New Migration Strategy Released by the Australian Government


The Australian Government released its new Migration Strategy on 11 December 2023 as part of its extensive Review of the Migration System.​​ The long-term migration strategy aims to increase the number of permanent skilled migrants with ‘in demand skills and occupations’ to Australia, decrease the number of temporary residents and crack down on non-genuine overseas student course providers and migrant worker exploitation.

The Australian visa reforms have already begun to be introduced.

The key actions set out by the Australian Government in the Migration Strategy include the following:

1. Targeting temporary skilled migration to address skills needs and promote worker mobility

A new Skills in Demand visa with three targeted pathways, and visa settings that encourage migrant worker mobility in the labour market. New commitments include:

  • A new Specialist Skills Pathway to make it easier for Australia to attract highly skilled workers, for example in the technology or green energy industries
  • A Core Skills Pathway to meet targeted workforce needs, with a simpler, regularly updated occupation list for the skills Australia needs
  • New visa settings that give migrant workers more mobility in the labour market to help tackle worker exploitation and drive productivity
  • Streamlined labour market testing and visa processing.

The current Temporary Skills Shortage Visa 482 will likely be replaced by a new 3-tiered system based on earnings (visas granted for up to 4 years):

  • Specialist Skills Visa Pathway: For highly skilled applicants earning a salary above $135,000. No occupational list is required for this pathway, and processing turnaround time is intended to be only 7 days. Capped at 3,000 places per year.
  • Core Skills Visa Pathway: This pathway will provide the majority of visas for the program, for applicants earning $70,000 – $135,000. Applicants are eligible based on a revised ‘skills in demand list’ developed by Jobs and Skills Australia, including trades workers.
  • Essential Skills Visa Pathway: A new pathway with union oversight is being planned for specific sectors, such as aged care and disability. The details including the minimum salary threshold of $70,000, are yet to be determined.

2. Reshaping permanent skilled migration to drive long-term prosperity

A commitment to explore a reformed points test for permanent skilled migration, and a new Talent and Innovation visa for migrants who can drive growth in sectors of national importance.

3. Strengthening the integrity and quality of international education

A package of integrity measures to lift the standards for international students and education providers, while ensuring graduates help meet skills shortages and do not become ‘permanently temporary’.

New commitments include:

  • Higher English language requirements for international students and graduates
  • More scrutiny of high-risk student visa applications and a $19m investment into the Home Affairs student visa integrity unit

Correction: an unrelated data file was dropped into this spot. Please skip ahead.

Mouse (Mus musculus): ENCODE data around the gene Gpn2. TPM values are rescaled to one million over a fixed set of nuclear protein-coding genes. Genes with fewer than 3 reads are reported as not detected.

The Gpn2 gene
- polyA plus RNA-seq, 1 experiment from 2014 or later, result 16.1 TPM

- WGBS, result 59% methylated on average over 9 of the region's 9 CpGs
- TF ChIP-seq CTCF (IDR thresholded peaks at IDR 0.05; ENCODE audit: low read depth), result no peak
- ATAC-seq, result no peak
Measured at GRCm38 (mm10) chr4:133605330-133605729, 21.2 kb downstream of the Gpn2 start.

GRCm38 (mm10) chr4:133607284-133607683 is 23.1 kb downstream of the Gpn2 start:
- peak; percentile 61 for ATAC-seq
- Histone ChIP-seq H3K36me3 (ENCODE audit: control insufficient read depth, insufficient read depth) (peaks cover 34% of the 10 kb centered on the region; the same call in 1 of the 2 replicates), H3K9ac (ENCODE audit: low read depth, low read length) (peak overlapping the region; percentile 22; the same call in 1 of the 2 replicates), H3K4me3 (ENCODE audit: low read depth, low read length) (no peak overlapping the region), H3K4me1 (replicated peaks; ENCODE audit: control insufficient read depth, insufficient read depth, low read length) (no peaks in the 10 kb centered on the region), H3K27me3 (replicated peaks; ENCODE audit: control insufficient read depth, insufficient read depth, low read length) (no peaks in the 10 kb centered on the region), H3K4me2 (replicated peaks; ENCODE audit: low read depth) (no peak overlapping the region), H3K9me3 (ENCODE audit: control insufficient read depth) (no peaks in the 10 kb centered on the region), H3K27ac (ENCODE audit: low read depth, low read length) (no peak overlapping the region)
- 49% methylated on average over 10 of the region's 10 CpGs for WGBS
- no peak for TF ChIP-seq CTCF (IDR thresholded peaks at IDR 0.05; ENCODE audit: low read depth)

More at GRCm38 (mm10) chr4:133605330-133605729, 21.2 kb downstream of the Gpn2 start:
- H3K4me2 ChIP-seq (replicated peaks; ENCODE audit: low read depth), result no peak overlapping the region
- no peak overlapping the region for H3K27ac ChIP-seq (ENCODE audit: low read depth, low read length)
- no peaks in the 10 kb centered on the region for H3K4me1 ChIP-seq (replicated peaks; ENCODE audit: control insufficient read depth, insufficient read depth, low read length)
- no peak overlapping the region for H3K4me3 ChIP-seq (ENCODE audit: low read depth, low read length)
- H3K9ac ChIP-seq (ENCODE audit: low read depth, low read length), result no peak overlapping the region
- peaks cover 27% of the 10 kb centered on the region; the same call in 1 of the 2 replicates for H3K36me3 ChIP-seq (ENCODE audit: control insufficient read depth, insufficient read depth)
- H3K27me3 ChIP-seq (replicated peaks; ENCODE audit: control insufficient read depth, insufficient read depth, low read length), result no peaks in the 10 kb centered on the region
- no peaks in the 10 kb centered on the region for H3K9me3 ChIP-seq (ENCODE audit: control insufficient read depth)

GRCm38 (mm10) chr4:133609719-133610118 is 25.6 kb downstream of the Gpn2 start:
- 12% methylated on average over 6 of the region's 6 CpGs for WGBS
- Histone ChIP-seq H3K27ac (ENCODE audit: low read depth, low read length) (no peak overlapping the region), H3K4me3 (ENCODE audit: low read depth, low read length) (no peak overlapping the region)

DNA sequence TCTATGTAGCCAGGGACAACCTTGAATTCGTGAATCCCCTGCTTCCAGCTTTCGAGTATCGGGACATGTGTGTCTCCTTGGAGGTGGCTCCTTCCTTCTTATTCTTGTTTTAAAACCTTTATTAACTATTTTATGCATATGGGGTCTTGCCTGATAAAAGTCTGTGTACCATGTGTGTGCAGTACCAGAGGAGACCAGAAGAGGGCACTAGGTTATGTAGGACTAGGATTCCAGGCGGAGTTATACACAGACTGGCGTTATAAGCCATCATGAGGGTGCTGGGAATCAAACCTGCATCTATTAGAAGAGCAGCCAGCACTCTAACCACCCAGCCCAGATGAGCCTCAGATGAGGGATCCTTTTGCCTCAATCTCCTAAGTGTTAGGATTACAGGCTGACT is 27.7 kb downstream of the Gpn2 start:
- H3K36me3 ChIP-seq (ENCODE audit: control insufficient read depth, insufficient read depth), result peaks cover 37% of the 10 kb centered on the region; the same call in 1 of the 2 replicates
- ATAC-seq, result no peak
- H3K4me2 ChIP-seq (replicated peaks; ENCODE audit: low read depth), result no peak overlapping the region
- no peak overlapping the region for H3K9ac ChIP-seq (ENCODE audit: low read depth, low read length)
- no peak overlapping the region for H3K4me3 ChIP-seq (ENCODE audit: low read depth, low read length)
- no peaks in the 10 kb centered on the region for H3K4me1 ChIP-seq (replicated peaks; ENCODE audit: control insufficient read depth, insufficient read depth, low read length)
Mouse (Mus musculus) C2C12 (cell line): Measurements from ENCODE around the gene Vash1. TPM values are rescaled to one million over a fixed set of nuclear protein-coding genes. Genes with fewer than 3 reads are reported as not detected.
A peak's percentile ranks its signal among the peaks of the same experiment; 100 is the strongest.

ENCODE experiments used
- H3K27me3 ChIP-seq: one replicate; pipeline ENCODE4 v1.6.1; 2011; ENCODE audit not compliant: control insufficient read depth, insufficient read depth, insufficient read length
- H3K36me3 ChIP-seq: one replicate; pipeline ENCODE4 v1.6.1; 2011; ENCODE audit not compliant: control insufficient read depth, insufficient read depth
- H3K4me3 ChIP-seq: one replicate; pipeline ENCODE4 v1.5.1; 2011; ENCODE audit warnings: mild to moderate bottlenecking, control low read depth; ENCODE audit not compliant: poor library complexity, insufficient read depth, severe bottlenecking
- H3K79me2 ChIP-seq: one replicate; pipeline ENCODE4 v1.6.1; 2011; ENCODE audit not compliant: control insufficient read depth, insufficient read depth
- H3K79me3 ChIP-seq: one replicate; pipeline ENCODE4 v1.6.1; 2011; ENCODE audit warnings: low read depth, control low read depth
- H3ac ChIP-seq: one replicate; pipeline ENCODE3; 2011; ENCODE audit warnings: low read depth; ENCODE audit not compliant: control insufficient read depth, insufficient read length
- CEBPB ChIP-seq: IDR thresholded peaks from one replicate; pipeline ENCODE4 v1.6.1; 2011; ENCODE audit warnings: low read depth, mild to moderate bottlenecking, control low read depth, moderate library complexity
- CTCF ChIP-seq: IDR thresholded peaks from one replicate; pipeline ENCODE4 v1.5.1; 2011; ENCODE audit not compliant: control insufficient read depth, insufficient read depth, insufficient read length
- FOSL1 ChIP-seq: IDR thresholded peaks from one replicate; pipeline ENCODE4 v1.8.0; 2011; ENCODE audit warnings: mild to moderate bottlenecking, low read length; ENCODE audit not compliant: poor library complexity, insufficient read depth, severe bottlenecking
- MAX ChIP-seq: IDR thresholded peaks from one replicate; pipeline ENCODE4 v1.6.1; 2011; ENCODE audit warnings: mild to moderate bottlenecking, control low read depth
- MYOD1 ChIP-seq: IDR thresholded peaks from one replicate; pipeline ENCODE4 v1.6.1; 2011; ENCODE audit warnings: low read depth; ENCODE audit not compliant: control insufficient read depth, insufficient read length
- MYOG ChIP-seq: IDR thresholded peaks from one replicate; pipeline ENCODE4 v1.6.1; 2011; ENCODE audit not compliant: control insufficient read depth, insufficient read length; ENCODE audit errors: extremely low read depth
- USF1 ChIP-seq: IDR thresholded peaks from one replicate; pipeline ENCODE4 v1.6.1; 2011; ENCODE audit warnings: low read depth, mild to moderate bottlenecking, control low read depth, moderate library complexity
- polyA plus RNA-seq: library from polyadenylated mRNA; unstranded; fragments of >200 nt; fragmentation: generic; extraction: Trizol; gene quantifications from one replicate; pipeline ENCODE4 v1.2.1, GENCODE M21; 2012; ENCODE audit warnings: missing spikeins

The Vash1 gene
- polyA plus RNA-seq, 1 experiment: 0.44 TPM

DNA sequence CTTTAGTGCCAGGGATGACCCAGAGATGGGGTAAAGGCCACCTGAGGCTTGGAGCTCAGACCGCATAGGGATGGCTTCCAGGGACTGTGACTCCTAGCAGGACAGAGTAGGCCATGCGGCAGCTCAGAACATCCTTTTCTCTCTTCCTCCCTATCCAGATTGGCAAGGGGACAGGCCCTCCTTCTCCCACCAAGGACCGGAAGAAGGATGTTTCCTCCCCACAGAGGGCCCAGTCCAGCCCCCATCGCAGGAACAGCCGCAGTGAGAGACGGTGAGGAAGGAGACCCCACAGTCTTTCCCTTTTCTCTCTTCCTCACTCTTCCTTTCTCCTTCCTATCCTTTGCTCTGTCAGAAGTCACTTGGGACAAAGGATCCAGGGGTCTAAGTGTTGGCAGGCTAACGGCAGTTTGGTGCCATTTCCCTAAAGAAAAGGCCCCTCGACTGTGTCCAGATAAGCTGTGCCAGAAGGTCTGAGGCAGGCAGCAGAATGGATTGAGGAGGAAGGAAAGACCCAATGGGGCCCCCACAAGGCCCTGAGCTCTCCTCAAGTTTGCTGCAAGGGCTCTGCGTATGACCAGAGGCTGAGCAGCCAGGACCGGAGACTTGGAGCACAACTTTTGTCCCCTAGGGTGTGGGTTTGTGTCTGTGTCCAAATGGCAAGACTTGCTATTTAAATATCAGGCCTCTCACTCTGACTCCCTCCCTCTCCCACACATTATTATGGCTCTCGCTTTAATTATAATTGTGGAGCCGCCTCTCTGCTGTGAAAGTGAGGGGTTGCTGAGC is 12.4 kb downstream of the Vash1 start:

• Restrictions on onshore visa hopping that undermines system integrity and drives ‘permanent temporariness’
  • Strengthened and simplified Temporary Graduate visa settings
  • Measures to support international students and graduates to realise their potential.

4. Tackling worker exploitation and the misuse of the visa system

A comprehensive suite of legislation, powers, penalties and policies to combat worker exploitation and restore integrity to the migration system.

New commitments include:

  • A new public register of employer sponsors to improve integrity and support migrant worker mobility.

5. Planning migration to get the right skills in the right places

A longer-term, evidence-based approach to planning migration that closely collaborates with states and territories and ensures population planning is based on the best available population data and forecasts.

New commitments include:

  • A new approach to planning permanent migration over the long-term and greater state and territory collaboration on net overseas migration forecasts.

6. Tailoring regional visas and the Working Holiday Maker Program to support regional Australia and its workers

A new direction to ensure visas for regional Australia are prioritised first, and a commitment to evaluating regional migration settings and the Working Holiday Maker program to ensure migration supports development objectives in regional Australia and does not contribute to worker exploitation.

New commitments include:

  • A new direction to ensure regional visas receive the highest priority visa processing

7. Deepening Australia’s people-to-people ties in the Indo-Pacific

A new approach to developing people-to-people links with our region, including through a direct pathway to citizenship for New Zealanders and increased mobility with Pacific Island and Southeast Asian countries.

8. Simplifying the migration system to improve the experience for migrants and employers

A system-wide simplification agenda that will streamline visa settings, reduce visa classes and make the system easier to use.

New commitments include:

  • The removal of 20+ unnecessary and duplicative visas to simplify the visa system.

We will continue to update you as the new Migration Strategy is implemented incrementally by the Australian Government.


The information on this website is intended only to provide a summary and general overview on relevant matters. It is not intended to be comprehensive nor does it constitute legal advice. You are advised to seek legal or other professional advice before acting or relying on any of the content contained in this website.